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Nintendo's Switch year in review reveals what games you played the most in 2019 – MobileSyrup

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If you’ve ever wondered how much time you’ve spent playing the Nintendo Switch over the past year, now is your chance.

Similar to Spotify’s year in review, Nintendo is now giving Switch owners a way to see how many hours and on what days they played Switch titles throughout 2019.

While the Switch already lets you see estimated play time per game under the ‘Profile’ tab, this new year in review option provides a more comprehensive breakdown of your gaming habits.

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For example, I gamed with my Switch the most in November because that’s when Pokémon Sword and Shield launched. I also spent a lot of time with Nintendo’s console in September when the Switch Lite and The Legend of Zelda Link’s Awakening dropped.

As expected, the year in review also includes ads for several other Switch games, along with how many Nintendo Gold Points you earned in 2019.

While relatively simple, the Switch’s year in review offers a fascinating look at your gaming habits over the course of 2019.

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OAW: Tech Tuesdays with Carmi Levy – OpenAI launches groundbreaking text-to-video AI tool… now what? – iHeartRadio.ca

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Carmi Levy, tech analyst and journalist, is here for the inaugural Tech Tuesdays on Ottawa at Work with Patricia Boal.

Here’s what we’re covering this week:

  • OpenAI collapses media reality with Sora, a photorealistic AI video generator
  • ‘High impact’ cyber attacks at Canadian banks nearly tripled in one year
  • Wyze cameras reportedly let owners see into a stranger’s home — again

Tune in every Tuesday at 9:35am to Ottawa at Work with Patricia Boal for the latest Tech Tuesday with Carmi Levy!

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Self-Guided Snowshoe Pop-Up

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Thursday, Feb. 22, 10 a.m.-4 p.m.

306 Mount Scio Rd., St. John’s

Come make some tracks!

It’s time to dust off those snowshoes and get outside. Bring your own, or rent from us. Sizes 17-36 available.

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Learn about different animal tracks in the display room before you head out – you will likely see some while you’re on the trails! Where we are able, we’ll have an interpreter out and about to answer any questions you might have about the nature around you – watch our socials or email bgprograms@mun.ca for more information.

Time: 10:00am-4:00pm each day

Admission: $5, or free for 2024 Season Pass holders and Memorial University Students

Snowshoe rental: $5 per visit, or $15 for our Jan-March on-site rental pass.
(All prices are +HST)

Future pop-up snowshoe events are weather dependent.

Presented by Memorial University Botanical Garden

 

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Stop putting your wet iPhone in rice, says Apple. Here’s what to do instead – The Guardian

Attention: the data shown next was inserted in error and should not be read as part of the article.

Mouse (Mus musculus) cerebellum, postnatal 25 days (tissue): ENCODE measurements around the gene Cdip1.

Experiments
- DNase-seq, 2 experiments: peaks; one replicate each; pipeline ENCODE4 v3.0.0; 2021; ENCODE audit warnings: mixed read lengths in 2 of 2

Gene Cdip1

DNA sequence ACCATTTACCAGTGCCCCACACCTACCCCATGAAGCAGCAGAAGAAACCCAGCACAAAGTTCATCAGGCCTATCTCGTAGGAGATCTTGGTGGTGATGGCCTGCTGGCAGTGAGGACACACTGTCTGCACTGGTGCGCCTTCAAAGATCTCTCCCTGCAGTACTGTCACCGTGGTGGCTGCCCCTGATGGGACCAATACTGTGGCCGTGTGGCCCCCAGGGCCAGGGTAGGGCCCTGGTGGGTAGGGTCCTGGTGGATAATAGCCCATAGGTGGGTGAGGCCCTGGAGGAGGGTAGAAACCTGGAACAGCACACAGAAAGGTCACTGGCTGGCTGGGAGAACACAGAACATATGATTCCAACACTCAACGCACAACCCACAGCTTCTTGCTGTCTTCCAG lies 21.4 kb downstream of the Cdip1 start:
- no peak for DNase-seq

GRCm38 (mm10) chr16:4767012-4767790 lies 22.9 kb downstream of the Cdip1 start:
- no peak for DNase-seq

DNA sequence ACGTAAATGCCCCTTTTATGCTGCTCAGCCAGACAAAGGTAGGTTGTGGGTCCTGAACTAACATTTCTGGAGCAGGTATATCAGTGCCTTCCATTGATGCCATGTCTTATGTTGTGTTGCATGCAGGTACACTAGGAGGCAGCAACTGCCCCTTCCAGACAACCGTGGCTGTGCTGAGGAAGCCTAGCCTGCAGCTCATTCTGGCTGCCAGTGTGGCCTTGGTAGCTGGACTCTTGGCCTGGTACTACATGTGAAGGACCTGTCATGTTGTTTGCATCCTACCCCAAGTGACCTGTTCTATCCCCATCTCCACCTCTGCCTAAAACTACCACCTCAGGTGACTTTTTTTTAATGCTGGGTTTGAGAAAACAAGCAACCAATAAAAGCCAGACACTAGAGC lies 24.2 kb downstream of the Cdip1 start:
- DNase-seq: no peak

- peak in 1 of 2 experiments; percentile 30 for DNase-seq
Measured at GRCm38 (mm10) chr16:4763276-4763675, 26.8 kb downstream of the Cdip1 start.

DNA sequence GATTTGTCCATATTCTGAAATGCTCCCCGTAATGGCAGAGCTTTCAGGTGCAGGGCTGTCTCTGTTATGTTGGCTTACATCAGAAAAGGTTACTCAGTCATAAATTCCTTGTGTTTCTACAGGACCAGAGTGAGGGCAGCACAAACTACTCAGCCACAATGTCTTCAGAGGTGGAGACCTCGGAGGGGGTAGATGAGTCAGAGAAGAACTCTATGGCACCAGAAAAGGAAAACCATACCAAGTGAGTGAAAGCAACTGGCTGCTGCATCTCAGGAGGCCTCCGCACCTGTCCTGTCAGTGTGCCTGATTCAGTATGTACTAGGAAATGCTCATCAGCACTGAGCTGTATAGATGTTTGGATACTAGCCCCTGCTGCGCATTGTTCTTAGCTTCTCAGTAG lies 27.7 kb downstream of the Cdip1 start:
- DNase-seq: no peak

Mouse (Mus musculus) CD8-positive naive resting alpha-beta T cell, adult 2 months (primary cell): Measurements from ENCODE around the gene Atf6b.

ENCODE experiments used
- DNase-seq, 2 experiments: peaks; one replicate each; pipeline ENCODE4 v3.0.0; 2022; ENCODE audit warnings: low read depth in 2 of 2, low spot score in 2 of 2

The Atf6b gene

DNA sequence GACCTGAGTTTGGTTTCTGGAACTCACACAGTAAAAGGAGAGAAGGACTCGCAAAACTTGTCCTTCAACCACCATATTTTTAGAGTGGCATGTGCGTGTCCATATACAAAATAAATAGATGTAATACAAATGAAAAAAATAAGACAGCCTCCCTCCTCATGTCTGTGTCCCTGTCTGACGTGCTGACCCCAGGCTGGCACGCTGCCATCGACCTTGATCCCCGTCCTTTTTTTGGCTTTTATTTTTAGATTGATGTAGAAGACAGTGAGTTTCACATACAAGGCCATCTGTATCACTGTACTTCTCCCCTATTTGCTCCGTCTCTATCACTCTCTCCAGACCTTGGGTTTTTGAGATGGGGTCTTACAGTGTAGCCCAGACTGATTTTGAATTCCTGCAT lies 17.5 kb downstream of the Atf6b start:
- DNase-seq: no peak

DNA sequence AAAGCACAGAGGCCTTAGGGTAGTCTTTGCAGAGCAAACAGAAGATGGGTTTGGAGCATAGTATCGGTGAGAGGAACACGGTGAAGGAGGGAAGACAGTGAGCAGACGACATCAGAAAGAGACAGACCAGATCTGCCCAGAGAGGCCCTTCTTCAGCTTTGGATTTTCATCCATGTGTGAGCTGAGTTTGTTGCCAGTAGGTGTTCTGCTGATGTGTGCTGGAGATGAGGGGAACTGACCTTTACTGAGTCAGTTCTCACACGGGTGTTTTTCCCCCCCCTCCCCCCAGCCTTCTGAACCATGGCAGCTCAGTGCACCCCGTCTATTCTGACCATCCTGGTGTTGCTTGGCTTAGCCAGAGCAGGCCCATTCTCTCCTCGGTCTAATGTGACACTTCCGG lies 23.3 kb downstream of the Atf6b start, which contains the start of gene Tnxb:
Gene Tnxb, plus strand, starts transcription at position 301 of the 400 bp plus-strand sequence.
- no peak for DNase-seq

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No matter how your phone gets soaked – you’re caught in a downpour, you drop it in the bath, or you fall in a pool – perhaps the best-known folk remedy is to put the device in a bag of rice. The dry, absorbent rice should help suck out the moisture, rescuing your device, so the theory goes. Experts have pointed out that’s a bad idea for years – and now Apple is officially warning users not to do it.

“Don’t put your iPhone in a bag of rice. Doing so could allow small particles of rice to damage your iPhone,” the company says in a recent support note spotted by Macworld. Along with the risk of damage, testing has suggested uncooked rice is not particularly effective at drying the device.

The fix may have its origins in the history of photography: the Verge traces the method back as far as 1946 as a way to maintain your camera. In the intervening years, panicked phone users have suggested risky methods ranging from attacking your phone with a hair dryer to submerging it in alcohol. So what should you actually do?

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Apple offers guidance for users who get a “liquid detected” alert when trying to charge their phones. First, unplug the charging cable at both ends. Then tap the phone “gently against your hand with the connector facing down to remove excess liquid”. Leave it to dry for at least half an hour, and then – if the phone and cable are “completely dry” – try charging the device again. If that attempt fails, try again a day later.

Apple’s new support documentation includes two other warnings if your phone gets doused:

  • “Don’t dry your iPhone using an external heat source or compressed air.”

  • “Don’t insert a foreign object, such as a cotton swab or a paper towel, into the connector.”

If your phone isn’t functioning at all, turn it off right away and don’t press any buttons. The next steps depend on your specific circumstances, but broadly speaking: dry it with a towel and put it in an airtight container packed with silica packets if you have them. Don’t charge it until you’re sure it’s dry. There are a few more instructions for iPhones dropped in water that are worth memorizing – because even if many of today’s phones are water-resistant, liquid disaster has a way of sneaking up on you.

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